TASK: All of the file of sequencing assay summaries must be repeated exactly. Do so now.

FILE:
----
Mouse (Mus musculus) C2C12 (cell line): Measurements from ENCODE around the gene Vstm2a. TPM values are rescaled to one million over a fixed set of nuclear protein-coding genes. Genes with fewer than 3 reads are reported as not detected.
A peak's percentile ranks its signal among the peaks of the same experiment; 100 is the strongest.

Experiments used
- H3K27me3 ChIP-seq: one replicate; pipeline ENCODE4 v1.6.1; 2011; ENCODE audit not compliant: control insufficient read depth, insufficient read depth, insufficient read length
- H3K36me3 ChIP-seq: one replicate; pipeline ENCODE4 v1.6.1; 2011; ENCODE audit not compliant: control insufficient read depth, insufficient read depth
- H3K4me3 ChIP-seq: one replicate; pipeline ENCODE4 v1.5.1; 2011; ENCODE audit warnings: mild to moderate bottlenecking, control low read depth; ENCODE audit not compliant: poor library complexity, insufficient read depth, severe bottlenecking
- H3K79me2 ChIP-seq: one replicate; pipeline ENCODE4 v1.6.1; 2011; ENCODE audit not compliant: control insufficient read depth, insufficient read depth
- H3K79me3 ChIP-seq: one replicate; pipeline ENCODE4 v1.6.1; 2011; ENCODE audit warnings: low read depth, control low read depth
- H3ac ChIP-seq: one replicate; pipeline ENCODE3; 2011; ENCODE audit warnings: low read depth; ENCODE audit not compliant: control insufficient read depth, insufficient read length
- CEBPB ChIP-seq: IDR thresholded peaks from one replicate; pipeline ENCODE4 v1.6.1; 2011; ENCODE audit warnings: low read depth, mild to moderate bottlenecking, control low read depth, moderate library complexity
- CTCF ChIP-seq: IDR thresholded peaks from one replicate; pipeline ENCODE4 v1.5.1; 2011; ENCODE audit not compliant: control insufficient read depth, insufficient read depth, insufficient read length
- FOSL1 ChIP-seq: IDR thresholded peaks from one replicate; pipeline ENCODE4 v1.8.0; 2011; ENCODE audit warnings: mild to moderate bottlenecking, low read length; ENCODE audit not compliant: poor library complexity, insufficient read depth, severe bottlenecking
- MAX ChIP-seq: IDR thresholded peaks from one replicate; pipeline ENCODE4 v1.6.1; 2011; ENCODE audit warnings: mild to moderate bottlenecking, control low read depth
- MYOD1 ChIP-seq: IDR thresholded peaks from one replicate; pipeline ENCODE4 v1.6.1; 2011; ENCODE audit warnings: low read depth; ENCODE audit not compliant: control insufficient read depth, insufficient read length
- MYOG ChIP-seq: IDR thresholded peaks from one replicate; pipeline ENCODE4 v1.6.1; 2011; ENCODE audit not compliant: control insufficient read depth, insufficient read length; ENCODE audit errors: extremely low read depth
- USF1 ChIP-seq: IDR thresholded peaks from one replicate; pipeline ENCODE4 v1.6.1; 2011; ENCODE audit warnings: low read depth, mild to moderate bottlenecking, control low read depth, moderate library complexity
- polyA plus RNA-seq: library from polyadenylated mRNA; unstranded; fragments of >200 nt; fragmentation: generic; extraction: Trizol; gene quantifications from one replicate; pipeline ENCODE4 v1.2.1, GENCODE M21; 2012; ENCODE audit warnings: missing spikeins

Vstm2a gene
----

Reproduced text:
Mouse (Mus musculus) C2C12 (cell line): Measurements from ENCODE around the gene Vstm2a. TPM values are rescaled to one million over a fixed set of nuclear protein-coding genes. Genes with fewer than 3 reads are reported as not detected.
A peak's percentile ranks its signal among the peaks of the same experiment; 100 is the strongest.

Experiments used
- H3K27me3 ChIP-seq: one replicate; pipeline ENCODE4 v1.6.1; 2011; ENCODE audit not compliant: control insufficient read depth, insufficient read depth, insufficient read length
- H3K36me3 ChIP-seq: one replicate; pipeline ENCODE4 v1.6.1; 2011; ENCODE audit not compliant: control insufficient read depth, insufficient read depth
- H3K4me3 ChIP-seq: one replicate; pipeline ENCODE4 v1.5.1; 2011; ENCODE audit warnings: mild to moderate bottlenecking, control low read depth; ENCODE audit not compliant: poor library complexity, insufficient read depth, severe bottlenecking
- H3K79me2 ChIP-seq: one replicate; pipeline ENCODE4 v1.6.1; 2011; ENCODE audit not compliant: control insufficient read depth, insufficient read depth
- H3K79me3 ChIP-seq: one replicate; pipeline ENCODE4 v1.6.1; 2011; ENCODE audit warnings: low read depth, control low read depth
- H3ac ChIP-seq: one replicate; pipeline ENCODE3; 2011; ENCODE audit warnings: low read depth; ENCODE audit not compliant: control insufficient read depth, insufficient read length
- CEBPB ChIP-seq: IDR thresholded peaks from one replicate; pipeline ENCODE4 v1.6.1; 2011; ENCODE audit warnings: low read depth, mild to moderate bottlenecking, control low read depth, moderate library complexity
- CTCF ChIP-seq: IDR thresholded peaks from one replicate; pipeline ENCODE4 v1.5.1; 2011; ENCODE audit not compliant: control insufficient read depth, insufficient read depth, insufficient read length
- FOSL1 ChIP-seq: IDR thresholded peaks from one replicate; pipeline ENCODE4 v1.8.0; 2011; ENCODE audit warnings: mild to moderate bottlenecking, low read length; ENCODE audit not compliant: poor library complexity, insufficient read depth, severe bottlenecking
- MAX ChIP-seq: IDR thresholded peaks from one replicate; pipeline ENCODE4 v1.6.1; 2011; ENCODE audit warnings: mild to moderate bottlenecking, control low read depth
- MYOD1 ChIP-seq: IDR thresholded peaks from one replicate; pipeline ENCODE4 v1.6.1; 2011; ENCODE audit warnings: low read depth; ENCODE audit not compliant: control insufficient read depth, insufficient read length
- MYOG ChIP-seq: IDR thresholded peaks from one replicate; pipeline ENCODE4 v1.6.1; 2011; ENCODE audit not compliant: control insufficient read depth, insufficient read length; ENCODE audit errors: extremely low read depth
- USF1 ChIP-seq: IDR thresholded peaks from one replicate; pipeline ENCODE4 v1.6.1; 2011; ENCODE audit warnings: low read depth, mild to moderate bottlenecking, control low read depth, moderate library complexity
- polyA plus RNA-seq: library from polyadenylated mRNA; unstranded; fragments of >200 nt; fragmentation: generic; extraction: Trizol; gene quantifications from one replicate; pipeline ENCODE4 v1.2.1, GENCODE M21; 2012; ENCODE audit warnings: missing spikeins

Vstm2a gene